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Test new OS Releases on VHD without affecting Legacy OS

vhd win xp win 7 boot

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#1 sambul61

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Posted 13 November 2011 - 05:52 PM

TEST NEW OS RELEASES ON VHD WITHOUT AFFECTING LEGACY OS

Do you have an older Win XP system as your trusted workhorse, and want to test new and oncoming Windows releases without uninstalling Win XP first? You can do it easily by installing the new OS onto a VHD, and booting it natively from your existing system drive. How?

Lets say, you downloaded Windows 7 or 8 Setup ISO (which is based on WinPE), and want to test how the new system looks and feels. Fisrt, backup your Win XP system drive with a Backup Tool of your choice. Then boot from the Setup ISO and follow Install and Boot Unsupported OS from VHD Tutorial to add WinVBlock driver to its running WinPE, then mount the ISO and VHD inside it, and install OS online to the VHD as a normal HD volume. If the OS version being installed supports native boot from VHD, you don't need to add WinVBlock driver to it, only add it to WinPE to mount the Setup ISO after boot. Alternatively, install OS to the VHD offline by following alternative method described in Step 4 of that Tutorial.

1. Create a Base VHD Disk:
If you didn't create a VHD beforehand, you can do it inside the running Win Setup PE.
diskpart

create vdisk file=C:VHDSwindows7.VHD maximum=40960 type=expandable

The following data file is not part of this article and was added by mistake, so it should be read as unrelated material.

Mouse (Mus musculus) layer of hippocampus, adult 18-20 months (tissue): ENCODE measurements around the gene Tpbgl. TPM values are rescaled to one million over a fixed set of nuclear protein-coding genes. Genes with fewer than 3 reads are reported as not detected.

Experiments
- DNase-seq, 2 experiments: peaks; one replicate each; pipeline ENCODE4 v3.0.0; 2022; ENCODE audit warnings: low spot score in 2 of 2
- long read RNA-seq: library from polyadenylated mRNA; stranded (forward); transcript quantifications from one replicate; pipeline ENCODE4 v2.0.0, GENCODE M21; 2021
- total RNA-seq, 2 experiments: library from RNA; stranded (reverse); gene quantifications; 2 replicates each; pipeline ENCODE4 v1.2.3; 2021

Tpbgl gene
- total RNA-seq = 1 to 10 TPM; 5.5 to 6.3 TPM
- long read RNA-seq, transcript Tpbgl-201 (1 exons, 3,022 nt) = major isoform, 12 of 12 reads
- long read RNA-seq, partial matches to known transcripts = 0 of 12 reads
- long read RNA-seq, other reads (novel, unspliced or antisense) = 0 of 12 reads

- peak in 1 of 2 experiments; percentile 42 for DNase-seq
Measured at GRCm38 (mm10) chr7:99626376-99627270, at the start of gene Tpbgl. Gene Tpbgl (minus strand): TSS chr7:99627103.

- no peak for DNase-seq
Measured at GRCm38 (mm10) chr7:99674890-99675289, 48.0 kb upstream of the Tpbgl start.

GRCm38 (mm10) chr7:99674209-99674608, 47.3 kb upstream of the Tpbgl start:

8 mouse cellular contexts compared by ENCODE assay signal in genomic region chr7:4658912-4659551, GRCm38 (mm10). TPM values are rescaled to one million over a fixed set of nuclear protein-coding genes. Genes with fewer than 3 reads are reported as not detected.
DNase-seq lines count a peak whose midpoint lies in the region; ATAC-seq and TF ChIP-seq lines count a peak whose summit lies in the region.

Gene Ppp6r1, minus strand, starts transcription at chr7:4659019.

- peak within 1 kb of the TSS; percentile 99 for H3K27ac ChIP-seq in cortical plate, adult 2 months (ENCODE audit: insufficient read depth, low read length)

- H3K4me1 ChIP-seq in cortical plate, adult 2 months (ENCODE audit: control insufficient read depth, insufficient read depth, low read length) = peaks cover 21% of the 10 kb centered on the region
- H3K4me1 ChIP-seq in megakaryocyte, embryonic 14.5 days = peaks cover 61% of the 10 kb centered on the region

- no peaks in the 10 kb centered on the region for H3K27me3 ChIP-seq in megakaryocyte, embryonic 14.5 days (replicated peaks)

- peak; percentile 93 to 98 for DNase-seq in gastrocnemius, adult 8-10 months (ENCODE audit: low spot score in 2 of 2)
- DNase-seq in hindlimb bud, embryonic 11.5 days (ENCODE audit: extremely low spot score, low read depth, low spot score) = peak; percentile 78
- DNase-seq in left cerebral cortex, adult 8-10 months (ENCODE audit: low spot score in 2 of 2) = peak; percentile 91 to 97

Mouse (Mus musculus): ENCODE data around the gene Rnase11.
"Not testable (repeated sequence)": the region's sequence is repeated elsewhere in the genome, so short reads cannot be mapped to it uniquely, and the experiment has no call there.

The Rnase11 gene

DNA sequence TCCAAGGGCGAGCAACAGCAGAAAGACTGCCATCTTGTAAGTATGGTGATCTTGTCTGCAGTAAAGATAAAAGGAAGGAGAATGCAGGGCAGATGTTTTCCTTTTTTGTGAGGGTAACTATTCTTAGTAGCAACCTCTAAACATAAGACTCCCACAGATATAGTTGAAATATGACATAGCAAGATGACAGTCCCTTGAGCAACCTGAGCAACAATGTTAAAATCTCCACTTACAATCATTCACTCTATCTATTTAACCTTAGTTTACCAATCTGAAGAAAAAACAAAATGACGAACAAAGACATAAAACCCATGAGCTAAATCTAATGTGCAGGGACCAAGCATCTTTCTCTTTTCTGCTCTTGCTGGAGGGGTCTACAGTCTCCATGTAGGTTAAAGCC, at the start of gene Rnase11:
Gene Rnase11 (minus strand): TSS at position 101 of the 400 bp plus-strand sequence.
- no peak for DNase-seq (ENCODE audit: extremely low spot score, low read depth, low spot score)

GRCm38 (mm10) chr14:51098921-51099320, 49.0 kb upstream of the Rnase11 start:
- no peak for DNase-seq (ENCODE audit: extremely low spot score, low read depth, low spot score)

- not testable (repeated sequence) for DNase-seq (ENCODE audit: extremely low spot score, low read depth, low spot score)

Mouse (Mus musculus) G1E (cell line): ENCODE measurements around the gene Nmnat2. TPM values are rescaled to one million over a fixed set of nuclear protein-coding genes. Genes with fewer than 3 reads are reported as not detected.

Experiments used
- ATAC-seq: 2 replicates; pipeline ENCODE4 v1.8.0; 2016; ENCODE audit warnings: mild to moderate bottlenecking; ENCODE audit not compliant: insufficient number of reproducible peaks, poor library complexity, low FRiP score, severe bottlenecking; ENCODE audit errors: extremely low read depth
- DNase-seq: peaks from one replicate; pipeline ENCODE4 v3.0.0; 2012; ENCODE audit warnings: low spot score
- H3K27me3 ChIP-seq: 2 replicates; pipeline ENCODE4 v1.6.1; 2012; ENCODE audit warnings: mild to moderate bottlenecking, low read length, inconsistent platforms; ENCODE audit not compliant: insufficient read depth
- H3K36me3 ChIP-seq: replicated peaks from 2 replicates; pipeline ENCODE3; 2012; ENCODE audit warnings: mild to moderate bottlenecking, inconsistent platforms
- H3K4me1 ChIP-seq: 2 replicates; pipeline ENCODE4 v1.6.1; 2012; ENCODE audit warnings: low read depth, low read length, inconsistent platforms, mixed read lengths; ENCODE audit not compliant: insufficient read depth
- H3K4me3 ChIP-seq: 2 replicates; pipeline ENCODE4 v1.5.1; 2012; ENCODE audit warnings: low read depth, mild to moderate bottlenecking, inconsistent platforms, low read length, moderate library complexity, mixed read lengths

select vdisk file=C:VHDSwindows7.VHD

attach vdisk

create partition primary

assign letter=V

format quick label=Windows 7 VHD

exit
2. Install new OS to the Base VHD:
Click Alt+Tab to switch to Win Installation Menu, click Install and select the attached VHD as your target drive. Ignore "Can't install to VHD" warning. When asked to restart the system, reboot to finish install. If not booted straight to the VHD, use Grub4DOS to boot Win Setup ISO again - it will finish the install. If not proceeded, attach again VHD in Command Prompt, switch to Win Installation Menu, select the VHD and click Install - it will proceed with finishing the installation. Alternatively, you can attach the VHD and add it as a new drive to a Virtual Machine like Hyper-V, VMWare or VirtualBox VM, or attach the VHD inside the VM, connect your Setup ISO to it, and install & test run the new OS inside the VM. Make sure your PC complies with HW and SW requirements of the selected VM for a host and guest OS to be installed. If you installed OS inside a VM, it may need to be generalized with Sysprep before booting from VHD on a real PC.